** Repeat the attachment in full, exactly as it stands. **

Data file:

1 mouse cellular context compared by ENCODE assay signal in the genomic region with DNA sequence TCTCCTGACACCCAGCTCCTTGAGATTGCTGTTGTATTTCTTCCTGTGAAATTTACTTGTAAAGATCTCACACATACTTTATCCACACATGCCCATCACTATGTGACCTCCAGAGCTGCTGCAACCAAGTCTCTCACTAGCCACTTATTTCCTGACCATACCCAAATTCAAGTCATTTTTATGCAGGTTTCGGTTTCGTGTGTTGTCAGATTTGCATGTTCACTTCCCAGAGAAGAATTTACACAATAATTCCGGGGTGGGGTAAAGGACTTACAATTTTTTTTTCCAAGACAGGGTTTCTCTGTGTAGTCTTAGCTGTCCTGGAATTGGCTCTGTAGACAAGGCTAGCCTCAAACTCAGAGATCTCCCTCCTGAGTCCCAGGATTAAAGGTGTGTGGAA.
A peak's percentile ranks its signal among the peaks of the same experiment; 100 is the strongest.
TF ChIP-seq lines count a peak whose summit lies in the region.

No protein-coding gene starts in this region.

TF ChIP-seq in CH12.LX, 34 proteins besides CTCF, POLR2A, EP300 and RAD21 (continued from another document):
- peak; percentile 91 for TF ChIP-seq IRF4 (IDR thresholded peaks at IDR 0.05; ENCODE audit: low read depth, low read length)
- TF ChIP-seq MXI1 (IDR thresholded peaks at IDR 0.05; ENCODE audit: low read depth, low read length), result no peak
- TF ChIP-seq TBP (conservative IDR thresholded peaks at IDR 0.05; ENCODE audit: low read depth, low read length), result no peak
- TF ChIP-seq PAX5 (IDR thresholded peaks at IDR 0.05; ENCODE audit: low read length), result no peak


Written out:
1 mouse cellular context compared by ENCODE assay signal in the genomic region with DNA sequence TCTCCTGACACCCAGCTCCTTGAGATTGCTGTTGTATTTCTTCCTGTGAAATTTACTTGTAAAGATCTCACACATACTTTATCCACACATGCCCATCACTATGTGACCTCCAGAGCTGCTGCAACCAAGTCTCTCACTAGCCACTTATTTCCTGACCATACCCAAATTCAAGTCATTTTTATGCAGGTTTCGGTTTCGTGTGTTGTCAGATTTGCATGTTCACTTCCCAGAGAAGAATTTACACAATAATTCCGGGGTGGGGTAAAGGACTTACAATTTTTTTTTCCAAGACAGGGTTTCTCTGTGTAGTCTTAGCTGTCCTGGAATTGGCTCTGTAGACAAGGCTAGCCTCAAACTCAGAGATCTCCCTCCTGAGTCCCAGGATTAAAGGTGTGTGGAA.
A peak's percentile ranks its signal among the peaks of the same experiment; 100 is the strongest.
TF ChIP-seq lines count a peak whose summit lies in the region.

No protein-coding gene starts in this region.

TF ChIP-seq in CH12.LX, 34 proteins besides CTCF, POLR2A, EP300 and RAD21 (continued from another document):
- peak; percentile 91 for TF ChIP-seq IRF4 (IDR thresholded peaks at IDR 0.05; ENCODE audit: low read depth, low read length)
- TF ChIP-seq MXI1 (IDR thresholded peaks at IDR 0.05; ENCODE audit: low read depth, low read length), result no peak
- TF ChIP-seq TBP (conservative IDR thresholded peaks at IDR 0.05; ENCODE audit: low read depth, low read length), result no peak
- TF ChIP-seq PAX5 (IDR thresholded peaks at IDR 0.05; ENCODE audit: low read length), result no peak